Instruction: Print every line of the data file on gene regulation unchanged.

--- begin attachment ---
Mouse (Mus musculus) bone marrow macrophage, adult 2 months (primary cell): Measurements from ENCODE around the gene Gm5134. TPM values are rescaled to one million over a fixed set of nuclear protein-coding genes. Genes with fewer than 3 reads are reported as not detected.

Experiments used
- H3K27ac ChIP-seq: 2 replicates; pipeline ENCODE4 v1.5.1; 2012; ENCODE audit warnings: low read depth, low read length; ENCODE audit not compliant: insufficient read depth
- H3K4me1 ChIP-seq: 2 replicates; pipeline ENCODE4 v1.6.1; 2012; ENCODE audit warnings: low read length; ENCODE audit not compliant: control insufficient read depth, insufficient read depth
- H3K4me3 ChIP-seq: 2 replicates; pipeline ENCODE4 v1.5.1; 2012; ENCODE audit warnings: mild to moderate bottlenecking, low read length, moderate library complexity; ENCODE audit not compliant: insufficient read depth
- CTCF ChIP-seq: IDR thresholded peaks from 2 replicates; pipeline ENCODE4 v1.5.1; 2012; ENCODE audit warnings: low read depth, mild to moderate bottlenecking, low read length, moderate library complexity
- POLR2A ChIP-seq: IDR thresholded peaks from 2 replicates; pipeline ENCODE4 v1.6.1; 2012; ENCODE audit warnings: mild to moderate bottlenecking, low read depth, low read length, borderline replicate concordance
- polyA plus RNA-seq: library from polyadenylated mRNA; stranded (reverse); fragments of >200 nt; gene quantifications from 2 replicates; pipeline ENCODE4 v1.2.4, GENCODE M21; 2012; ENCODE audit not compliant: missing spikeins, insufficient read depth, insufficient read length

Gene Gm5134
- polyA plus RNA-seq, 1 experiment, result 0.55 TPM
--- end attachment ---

Mouse (Mus musculus) bone marrow macrophage, adult 2 months (primary cell): Measurements from ENCODE around the gene Gm5134. TPM values are rescaled to one million over a fixed set of nuclear protein-coding genes. Genes with fewer than 3 reads are reported as not detected.

Experiments used
- H3K27ac ChIP-seq: 2 replicates; pipeline ENCODE4 v1.5.1; 2012; ENCODE audit warnings: low read depth, low read length; ENCODE audit not compliant: insufficient read depth
- H3K4me1 ChIP-seq: 2 replicates; pipeline ENCODE4 v1.6.1; 2012; ENCODE audit warnings: low read length; ENCODE audit not compliant: control insufficient read depth, insufficient read depth
- H3K4me3 ChIP-seq: 2 replicates; pipeline ENCODE4 v1.5.1; 2012; ENCODE audit warnings: mild to moderate bottlenecking, low read length, moderate library complexity; ENCODE audit not compliant: insufficient read depth
- CTCF ChIP-seq: IDR thresholded peaks from 2 replicates; pipeline ENCODE4 v1.5.1; 2012; ENCODE audit warnings: low read depth, mild to moderate bottlenecking, low read length, moderate library complexity
- POLR2A ChIP-seq: IDR thresholded peaks from 2 replicates; pipeline ENCODE4 v1.6.1; 2012; ENCODE audit warnings: mild to moderate bottlenecking, low read depth, low read length, borderline replicate concordance
- polyA plus RNA-seq: library from polyadenylated mRNA; stranded (reverse); fragments of >200 nt; gene quantifications from 2 replicates; pipeline ENCODE4 v1.2.4, GENCODE M21; 2012; ENCODE audit not compliant: missing spikeins, insufficient read depth, insufficient read length

Gene Gm5134
- polyA plus RNA-seq, 1 experiment, result 0.55 TPM